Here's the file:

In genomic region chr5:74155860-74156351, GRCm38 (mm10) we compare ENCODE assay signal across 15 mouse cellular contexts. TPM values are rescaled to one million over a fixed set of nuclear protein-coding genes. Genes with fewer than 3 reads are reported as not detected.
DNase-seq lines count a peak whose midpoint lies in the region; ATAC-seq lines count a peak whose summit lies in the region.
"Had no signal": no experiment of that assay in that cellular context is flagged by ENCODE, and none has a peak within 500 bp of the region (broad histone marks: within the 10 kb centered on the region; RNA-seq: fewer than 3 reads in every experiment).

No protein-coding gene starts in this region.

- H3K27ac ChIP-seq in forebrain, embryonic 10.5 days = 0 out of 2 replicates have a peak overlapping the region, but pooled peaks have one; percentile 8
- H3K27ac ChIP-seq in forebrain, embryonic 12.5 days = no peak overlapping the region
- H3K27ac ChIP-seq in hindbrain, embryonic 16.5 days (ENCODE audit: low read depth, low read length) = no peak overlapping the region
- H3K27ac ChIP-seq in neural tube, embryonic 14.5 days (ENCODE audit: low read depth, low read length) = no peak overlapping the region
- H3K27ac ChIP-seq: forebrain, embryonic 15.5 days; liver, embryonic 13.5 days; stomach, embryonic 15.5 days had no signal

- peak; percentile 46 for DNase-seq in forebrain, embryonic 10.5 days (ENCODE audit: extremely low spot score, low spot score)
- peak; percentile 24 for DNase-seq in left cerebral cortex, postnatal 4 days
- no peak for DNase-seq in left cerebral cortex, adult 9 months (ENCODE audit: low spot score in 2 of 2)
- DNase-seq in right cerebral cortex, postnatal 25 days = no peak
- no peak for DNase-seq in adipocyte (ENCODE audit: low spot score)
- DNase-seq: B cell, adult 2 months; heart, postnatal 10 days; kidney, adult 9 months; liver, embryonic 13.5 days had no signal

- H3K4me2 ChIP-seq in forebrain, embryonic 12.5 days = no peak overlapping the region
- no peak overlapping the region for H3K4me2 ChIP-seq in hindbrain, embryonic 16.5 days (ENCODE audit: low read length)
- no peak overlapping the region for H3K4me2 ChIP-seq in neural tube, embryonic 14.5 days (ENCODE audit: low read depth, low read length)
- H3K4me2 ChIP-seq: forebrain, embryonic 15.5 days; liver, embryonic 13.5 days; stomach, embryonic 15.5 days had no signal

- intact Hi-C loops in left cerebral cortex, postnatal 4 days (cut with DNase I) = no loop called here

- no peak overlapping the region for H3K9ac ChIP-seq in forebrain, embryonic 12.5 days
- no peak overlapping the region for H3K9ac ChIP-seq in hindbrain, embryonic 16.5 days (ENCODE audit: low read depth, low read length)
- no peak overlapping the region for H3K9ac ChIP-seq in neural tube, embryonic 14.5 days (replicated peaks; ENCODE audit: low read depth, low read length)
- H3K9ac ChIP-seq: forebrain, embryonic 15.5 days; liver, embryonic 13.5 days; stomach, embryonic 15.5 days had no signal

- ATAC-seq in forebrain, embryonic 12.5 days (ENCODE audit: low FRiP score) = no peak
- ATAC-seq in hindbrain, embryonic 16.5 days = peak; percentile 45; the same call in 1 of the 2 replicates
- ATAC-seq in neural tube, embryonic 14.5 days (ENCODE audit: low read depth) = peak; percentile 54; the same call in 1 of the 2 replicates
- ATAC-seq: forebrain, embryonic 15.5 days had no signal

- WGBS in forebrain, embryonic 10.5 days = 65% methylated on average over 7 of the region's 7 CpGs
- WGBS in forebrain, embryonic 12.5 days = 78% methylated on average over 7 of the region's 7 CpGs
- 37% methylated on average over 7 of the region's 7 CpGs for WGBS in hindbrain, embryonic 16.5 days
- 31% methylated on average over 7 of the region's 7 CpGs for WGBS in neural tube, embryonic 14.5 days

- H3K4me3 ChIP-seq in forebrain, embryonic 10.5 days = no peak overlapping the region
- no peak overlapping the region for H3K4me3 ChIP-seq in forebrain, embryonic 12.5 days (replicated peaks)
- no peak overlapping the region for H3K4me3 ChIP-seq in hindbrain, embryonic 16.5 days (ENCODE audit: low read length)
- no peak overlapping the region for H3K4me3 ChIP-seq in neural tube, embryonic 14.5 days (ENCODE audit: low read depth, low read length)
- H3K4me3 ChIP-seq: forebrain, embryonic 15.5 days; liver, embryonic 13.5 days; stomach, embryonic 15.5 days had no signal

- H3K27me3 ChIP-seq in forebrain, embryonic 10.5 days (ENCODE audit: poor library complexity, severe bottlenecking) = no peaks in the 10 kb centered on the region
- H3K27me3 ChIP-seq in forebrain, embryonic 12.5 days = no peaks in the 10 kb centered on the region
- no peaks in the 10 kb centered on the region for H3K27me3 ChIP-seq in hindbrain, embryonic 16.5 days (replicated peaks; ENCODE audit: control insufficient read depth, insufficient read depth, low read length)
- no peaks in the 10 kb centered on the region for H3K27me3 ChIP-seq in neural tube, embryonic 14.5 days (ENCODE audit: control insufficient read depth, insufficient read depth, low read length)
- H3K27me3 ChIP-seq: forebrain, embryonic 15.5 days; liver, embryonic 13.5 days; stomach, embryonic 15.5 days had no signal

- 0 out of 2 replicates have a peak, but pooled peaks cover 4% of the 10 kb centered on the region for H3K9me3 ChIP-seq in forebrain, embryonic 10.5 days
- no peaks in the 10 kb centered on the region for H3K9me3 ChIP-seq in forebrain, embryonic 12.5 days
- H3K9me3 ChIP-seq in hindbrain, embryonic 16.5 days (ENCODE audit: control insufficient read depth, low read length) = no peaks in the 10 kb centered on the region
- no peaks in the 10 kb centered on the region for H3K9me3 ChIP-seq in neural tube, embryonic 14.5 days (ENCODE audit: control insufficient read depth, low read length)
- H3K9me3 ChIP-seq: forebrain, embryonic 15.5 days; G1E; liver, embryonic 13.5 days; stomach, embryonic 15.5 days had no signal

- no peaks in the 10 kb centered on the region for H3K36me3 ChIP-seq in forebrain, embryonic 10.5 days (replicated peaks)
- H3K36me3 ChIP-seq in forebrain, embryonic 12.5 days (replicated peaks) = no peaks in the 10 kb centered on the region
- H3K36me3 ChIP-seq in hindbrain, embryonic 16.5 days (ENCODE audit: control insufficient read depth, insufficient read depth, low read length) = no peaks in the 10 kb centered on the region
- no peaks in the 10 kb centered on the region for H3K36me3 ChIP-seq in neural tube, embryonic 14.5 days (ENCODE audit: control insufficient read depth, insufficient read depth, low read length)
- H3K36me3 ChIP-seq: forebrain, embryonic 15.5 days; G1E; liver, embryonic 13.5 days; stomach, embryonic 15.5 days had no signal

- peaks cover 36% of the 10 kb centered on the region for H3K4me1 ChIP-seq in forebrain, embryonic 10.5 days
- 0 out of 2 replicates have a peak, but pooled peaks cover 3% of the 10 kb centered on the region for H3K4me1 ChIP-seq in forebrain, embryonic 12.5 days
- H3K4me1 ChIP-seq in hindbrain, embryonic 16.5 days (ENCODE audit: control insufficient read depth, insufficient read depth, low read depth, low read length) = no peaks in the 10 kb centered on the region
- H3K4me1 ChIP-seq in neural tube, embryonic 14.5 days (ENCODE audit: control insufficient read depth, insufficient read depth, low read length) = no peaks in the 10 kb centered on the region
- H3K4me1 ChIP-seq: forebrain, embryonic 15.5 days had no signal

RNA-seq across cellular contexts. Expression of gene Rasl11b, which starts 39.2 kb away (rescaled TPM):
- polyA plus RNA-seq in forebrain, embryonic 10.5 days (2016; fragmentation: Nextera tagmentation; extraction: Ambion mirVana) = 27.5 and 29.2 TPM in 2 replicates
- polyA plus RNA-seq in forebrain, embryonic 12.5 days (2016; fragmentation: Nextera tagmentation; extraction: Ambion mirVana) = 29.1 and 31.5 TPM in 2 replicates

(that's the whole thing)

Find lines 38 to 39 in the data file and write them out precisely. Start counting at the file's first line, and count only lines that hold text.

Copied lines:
- H3K27me3 ChIP-seq in forebrain, embryonic 10.5 days (ENCODE audit: poor library complexity, severe bottlenecking) = no peaks in the 10 kb centered on the region
- H3K27me3 ChIP-seq in forebrain, embryonic 12.5 days = no peaks in the 10 kb centered on the region